Admission: Chapter One
"What are your thoughts about college?" Portia asked her.
"Well ...ah ...I'm kind of thinking about being a lawyer. But you know, I'm better at math."
"So you'll be a lawyer who's good at math. Maybe you can prosecute white-collar financial cases."
She frowned. "Or, like, accounting or something."
"Well, I'm actually one of those people who thinks it's better not to have too clear an idea when you go to college. Lightning strikes, you know." "Yeah," Joanne said uncertainly, but her classmates were crowding her aside. The orange blanket baby wanted her to know that his lacrosse team made the regionals last year. Hunter from the couch wanted to give her a manila envelope containing, he said, his recent op-ed piece in the Deerfield student paper on the anti-intellectualism endemic at the school. Portia looked at her watch and noted gratefully that she was nearly out of time.
"Mr. Roden?" She looked around for him. He was standing with two ponytailed girls in front of the fireplace. She tapped her watch and he nodded, moving off instantly, probably leaving the girls in the middle of their angst-ridden declaration.
"Time to go?" he said, reaching her. "Listen, this was great."
"Oh, I love coming here," she said heartily. "The kids are so articulate."
"Yes, they certainly are. They're happy kids. It's a happy campus."
"Yes," she agreed, because it seemed like the appropriate response. She made eye contact with her orange blanket applicant, and Joanne, and told the director's daughter that she was looking forward to her application. Then they were outside in the bright midday sun.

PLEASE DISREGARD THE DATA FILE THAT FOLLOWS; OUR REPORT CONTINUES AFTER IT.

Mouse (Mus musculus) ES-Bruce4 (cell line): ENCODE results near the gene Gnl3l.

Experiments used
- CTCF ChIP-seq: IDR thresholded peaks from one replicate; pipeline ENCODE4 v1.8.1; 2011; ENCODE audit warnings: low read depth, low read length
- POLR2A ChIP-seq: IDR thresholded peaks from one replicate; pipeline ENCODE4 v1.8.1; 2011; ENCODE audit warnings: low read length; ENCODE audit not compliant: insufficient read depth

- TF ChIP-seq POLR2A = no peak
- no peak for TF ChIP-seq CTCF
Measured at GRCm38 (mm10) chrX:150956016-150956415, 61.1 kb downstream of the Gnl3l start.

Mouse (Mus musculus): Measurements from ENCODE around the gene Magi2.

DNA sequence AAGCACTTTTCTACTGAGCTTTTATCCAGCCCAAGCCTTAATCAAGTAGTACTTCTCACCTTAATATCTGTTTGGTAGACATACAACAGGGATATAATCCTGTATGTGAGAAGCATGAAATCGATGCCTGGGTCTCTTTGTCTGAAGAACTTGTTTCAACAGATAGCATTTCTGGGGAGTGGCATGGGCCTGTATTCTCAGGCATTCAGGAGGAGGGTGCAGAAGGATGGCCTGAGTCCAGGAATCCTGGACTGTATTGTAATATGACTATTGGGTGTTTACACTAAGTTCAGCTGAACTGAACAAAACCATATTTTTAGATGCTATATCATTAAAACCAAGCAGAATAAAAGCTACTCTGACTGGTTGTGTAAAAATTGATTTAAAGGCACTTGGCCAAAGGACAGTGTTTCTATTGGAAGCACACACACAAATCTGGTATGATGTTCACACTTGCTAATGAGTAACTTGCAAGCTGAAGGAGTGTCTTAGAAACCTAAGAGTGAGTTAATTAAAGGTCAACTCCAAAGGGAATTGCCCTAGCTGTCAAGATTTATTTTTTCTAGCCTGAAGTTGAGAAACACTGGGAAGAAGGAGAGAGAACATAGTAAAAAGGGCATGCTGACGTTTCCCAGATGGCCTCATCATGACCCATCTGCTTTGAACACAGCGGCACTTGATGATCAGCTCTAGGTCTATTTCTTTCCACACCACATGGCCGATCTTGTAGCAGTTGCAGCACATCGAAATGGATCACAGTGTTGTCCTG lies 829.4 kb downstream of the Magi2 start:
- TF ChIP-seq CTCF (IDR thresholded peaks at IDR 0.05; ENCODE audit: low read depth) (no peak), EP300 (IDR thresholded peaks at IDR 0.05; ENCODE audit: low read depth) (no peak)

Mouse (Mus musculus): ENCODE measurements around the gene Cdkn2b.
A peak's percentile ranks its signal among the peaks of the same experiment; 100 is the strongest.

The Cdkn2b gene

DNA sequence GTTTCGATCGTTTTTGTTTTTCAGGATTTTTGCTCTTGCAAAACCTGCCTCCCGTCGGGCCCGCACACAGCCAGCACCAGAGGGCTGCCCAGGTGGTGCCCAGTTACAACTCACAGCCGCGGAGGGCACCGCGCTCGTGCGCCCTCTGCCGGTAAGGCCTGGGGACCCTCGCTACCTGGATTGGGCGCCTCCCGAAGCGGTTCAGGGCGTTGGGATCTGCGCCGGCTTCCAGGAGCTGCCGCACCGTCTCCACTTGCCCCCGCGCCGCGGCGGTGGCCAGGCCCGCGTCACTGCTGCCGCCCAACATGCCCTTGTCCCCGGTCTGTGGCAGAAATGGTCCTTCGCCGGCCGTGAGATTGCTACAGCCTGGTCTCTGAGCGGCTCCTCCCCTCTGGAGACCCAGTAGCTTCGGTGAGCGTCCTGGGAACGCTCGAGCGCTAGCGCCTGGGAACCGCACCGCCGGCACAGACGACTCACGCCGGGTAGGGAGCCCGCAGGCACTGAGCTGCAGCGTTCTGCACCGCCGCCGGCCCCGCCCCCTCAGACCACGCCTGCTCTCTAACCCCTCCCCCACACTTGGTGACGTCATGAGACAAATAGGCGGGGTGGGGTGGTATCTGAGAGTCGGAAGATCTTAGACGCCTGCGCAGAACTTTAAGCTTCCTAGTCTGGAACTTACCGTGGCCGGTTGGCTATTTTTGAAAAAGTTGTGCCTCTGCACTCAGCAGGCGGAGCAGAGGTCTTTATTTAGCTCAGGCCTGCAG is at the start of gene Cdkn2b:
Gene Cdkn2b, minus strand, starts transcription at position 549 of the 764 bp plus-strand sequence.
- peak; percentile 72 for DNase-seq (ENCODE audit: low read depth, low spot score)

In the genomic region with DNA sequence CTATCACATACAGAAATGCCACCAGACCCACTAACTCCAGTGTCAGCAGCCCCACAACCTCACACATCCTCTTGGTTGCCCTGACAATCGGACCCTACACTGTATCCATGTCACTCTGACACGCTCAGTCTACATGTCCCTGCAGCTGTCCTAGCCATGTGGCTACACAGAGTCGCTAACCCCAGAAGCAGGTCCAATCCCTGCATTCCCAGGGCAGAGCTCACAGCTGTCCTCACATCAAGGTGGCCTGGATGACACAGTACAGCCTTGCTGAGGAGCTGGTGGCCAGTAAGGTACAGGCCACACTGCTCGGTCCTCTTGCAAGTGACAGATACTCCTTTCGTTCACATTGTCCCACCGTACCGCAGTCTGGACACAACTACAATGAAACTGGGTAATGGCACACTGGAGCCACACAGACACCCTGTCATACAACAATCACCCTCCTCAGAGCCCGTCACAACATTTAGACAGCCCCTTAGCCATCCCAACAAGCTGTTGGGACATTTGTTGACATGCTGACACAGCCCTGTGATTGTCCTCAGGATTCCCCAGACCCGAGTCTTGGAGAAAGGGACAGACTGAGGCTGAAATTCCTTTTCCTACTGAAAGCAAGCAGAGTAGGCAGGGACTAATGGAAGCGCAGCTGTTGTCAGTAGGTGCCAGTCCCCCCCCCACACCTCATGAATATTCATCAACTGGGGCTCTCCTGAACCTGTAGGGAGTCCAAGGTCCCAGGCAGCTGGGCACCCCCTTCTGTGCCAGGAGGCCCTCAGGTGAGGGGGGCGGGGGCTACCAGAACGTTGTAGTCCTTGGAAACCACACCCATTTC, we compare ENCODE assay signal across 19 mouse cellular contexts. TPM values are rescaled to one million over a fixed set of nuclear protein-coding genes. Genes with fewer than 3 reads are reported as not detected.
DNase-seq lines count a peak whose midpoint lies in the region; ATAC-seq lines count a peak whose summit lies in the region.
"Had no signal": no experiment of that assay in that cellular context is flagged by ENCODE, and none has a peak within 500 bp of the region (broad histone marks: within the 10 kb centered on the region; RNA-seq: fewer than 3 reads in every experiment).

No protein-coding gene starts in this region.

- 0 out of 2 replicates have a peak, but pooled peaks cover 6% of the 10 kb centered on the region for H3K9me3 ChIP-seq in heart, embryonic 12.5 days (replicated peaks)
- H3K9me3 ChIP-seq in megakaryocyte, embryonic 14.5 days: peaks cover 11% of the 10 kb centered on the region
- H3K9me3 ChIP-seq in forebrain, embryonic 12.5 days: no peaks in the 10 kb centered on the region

"I remember this smell of burning leaves," she said as he walked her to the parking lot. "I think all of New England burns leaves the same week."
"It's a decree!" Roden said. Like her, he was killing time. "So where are you off to now?"
"Oh, Keene. I'm crossing the border."
"Public school?" he asked. There was an edge of hopefulness. It was bad enough that she should bestow her favors on any other school but Deerfield. He did not, in particular, wish to share her with his students' most direct competitors: applicants from Northfield Mount Hermon, Groton, St. Paul's.
"No. It's a new school, actually. I think they've only been going a couple of years. Outside of Keene. Wait a minute."
They were beside her rental car now. She opened up the passenger door and put her satchel on the seat. Then she leaned down and hunted out the downloaded directions. "Quest School. Do you know it?"
"Never heard of it," he said with notable relief. "Experimental? Sounds experimental."
"I actually don't know anything about it. It's a first visit for us. And we haven't had any applications so far."
"Ah." He seemed even more relieved to hear this. "Well, good to know what's out there."